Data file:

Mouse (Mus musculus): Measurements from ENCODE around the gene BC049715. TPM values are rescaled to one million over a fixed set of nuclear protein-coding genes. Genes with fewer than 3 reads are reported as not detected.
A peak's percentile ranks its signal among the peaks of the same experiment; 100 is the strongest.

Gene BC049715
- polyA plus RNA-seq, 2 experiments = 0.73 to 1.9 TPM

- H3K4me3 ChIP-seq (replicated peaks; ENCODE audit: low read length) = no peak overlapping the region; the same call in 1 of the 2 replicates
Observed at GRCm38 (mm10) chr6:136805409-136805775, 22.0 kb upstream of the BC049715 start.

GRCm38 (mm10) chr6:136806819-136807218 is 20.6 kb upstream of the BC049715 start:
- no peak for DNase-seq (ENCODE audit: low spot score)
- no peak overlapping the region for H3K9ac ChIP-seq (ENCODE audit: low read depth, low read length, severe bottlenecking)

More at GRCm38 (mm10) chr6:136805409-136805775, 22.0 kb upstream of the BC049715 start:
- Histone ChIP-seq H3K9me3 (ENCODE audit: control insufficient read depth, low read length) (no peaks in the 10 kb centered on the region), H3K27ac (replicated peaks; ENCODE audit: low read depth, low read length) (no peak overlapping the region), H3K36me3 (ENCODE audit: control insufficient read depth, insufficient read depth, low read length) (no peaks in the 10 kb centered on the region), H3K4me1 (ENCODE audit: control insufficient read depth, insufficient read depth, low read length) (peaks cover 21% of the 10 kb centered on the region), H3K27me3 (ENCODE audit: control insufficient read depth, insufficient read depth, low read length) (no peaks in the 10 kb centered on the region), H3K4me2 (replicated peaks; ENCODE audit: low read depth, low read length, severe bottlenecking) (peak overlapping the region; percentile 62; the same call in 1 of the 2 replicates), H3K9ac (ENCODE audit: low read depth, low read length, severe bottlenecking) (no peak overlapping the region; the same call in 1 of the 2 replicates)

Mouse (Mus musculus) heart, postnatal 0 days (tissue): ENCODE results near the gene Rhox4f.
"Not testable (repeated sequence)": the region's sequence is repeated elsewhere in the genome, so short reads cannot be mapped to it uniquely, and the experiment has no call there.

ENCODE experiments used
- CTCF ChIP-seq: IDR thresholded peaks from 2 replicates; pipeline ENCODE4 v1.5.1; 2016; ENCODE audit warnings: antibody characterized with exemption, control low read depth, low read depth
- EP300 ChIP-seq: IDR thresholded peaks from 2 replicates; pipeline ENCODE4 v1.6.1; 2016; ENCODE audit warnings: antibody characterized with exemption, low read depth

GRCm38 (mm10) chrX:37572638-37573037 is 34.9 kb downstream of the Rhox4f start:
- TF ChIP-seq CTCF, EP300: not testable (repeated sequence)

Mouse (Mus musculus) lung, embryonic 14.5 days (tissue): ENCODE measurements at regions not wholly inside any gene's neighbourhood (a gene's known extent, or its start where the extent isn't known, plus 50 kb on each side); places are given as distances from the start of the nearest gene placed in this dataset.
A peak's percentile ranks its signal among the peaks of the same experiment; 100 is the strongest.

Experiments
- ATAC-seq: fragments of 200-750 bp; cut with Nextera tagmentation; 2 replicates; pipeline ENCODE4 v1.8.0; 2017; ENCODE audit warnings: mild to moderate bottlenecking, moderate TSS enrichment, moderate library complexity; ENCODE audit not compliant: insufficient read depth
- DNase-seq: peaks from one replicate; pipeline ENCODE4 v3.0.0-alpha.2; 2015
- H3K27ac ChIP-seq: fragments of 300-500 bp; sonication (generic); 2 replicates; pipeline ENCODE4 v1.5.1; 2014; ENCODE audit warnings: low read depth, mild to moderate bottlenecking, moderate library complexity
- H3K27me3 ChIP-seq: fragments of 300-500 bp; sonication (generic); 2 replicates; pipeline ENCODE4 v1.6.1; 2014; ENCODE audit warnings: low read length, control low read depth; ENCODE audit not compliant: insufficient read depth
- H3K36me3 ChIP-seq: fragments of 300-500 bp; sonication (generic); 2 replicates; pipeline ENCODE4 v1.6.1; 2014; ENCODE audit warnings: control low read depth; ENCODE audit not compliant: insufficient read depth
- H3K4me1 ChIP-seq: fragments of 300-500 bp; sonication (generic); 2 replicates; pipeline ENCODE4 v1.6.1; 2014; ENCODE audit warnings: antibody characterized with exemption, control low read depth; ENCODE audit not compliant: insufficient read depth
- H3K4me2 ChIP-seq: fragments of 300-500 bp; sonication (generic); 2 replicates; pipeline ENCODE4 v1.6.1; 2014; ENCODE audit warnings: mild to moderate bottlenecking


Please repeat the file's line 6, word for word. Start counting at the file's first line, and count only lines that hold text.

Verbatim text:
Observed at GRCm38 (mm10) chr6:136805409-136805775, 22.0 kb upstream of the BC049715 start.